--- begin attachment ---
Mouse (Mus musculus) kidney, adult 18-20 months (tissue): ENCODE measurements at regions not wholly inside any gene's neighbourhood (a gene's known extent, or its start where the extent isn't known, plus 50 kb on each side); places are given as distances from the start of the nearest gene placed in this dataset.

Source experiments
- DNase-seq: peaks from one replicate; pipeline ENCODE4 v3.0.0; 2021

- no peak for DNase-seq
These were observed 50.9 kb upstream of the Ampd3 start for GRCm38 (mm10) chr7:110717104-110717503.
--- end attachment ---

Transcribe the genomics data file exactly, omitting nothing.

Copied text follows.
Mouse (Mus musculus) kidney, adult 18-20 months (tissue): ENCODE measurements at regions not wholly inside any gene's neighbourhood (a gene's known extent, or its start where the extent isn't known, plus 50 kb on each side); places are given as distances from the start of the nearest gene placed in this dataset.

Source experiments
- DNase-seq: peaks from one replicate; pipeline ENCODE4 v3.0.0; 2021

- no peak for DNase-seq
These were observed 50.9 kb upstream of the Ampd3 start for GRCm38 (mm10) chr7:110717104-110717503.